by Jia-Rui C. Cook
August 7, 2013
concept of Europa and Jupiter
This artist's concept shows a simulated view from
the surface of
Jupiter's moon Europa.
Image Credit: NASA/JPL-Caltech
Most of what scientists know of
Jupiter's moon Europa they have
gleaned from a dozen or so close flybys from NASA's Voyager 2
spacecraft in 1979 and NASA's Galileo spacecraft in the mid-to-late
Even in these fleeting, paparazzi-like
encounters, scientists have seen a fractured, ice-covered world with
tantalizing signs of a liquid water ocean under its surface.
Such an environment could potentially be
a hospitable home for microbial life.
A new study in the journal Astrobiology
Potential from a Europa Lander) authored by a
NASA-appointed science definition team lays out their consensus on
the most important questions to address.
"If one day humans send a robotic
lander to the surface of Europa, we need to know what to look
for and what tools it should carry," said Robert Pappalardo, the
study's lead author, based at NASA's Jet Propulsion Laboratory,
"There is still a lot of preparation
that is needed before we could land on Europa, but studies like
these will help us focus on the technologies required to get us
there, and on the data needed to help us scout out possible
Europa is the most likely place in
our solar system beyond Earth to have life today, and a landed
mission would be the best way to search for signs of life."
The paper was authored by scientists
from a number of other NASA centers and universities, including,
the Johns Hopkins University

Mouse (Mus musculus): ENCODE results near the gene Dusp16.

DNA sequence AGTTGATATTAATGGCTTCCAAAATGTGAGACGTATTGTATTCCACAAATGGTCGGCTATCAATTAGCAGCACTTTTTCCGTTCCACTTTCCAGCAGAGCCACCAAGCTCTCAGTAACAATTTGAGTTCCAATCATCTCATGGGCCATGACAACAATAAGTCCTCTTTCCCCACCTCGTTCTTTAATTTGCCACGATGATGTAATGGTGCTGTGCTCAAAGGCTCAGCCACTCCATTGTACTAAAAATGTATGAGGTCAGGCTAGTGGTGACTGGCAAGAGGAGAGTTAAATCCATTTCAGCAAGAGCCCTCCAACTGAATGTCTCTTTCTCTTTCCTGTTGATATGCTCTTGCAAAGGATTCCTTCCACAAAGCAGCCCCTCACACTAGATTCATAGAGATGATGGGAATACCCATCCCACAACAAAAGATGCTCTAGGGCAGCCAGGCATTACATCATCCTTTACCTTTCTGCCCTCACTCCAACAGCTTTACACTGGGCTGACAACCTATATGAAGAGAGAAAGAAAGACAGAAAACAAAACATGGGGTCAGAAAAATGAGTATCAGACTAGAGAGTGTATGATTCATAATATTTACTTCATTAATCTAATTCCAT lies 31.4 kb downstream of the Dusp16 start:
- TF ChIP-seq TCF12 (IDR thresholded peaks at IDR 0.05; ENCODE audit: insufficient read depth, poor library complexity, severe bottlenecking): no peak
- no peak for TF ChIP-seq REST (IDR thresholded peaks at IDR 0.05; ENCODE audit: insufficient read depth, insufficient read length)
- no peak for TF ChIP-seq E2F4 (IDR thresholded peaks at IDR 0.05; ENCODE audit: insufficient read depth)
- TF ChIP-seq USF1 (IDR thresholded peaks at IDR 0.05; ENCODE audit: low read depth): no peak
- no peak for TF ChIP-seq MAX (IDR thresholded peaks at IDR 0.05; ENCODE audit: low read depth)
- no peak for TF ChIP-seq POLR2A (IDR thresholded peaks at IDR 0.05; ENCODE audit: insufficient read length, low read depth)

Applied Physics Laboratory, Laurel, Md.
University of Colorado, Boulder
University of Texas, Austin
the NASA Goddard Space Flight
Center, Greenbelt, Md.
This graphic shows a
possible robotic lander
for a future mission
to Jupiter's moon Europa.
Image Credit: NASA/JPL-Caltech
This view of Jupiter's moon Europa features
regional-resolution mosaics overlaid on a lower resolution global
view for context.
Image Credit: NASA/JPL-Caltech/University of Arizona
The team found the most important
questions clustered around composition:
What makes up the reddish
"freckles" and reddish cracks that stain the icy surface?
What kind of chemistry is
Are there organic molecules,
which are among the building blocks of life?
Additional priorities involved improving
our images of Europa - getting a look around at features on a human
scale to provide context for the compositional measurements.
Also among the top priorities were
questions related to geological activity and the presence of liquid
How active is the surface?
How much rumbling is there from
the periodic gravitational squeezes from its planetary host,
the giant planet Jupiter?
What do these detections tell us
about the characteristics
of liquid water below the
"Landing on the surface of Europa
would be a key step in the astrobiological investigation of that
world," said Chris McKay, a senior editor of the journal
Astrobiology, who is based at NASA Ames Research Center, Moffett
"This paper outlines the science
that could be done on such a lander. The hope would be that
surface materials, possibly near the linear crack features,
include biomarkers carried up from the ocean."
This work was conducted with Europa
study funds from NASA's Science Mission Directorate, Washington,
D.C. JPL is a division of the California Institute of Technology,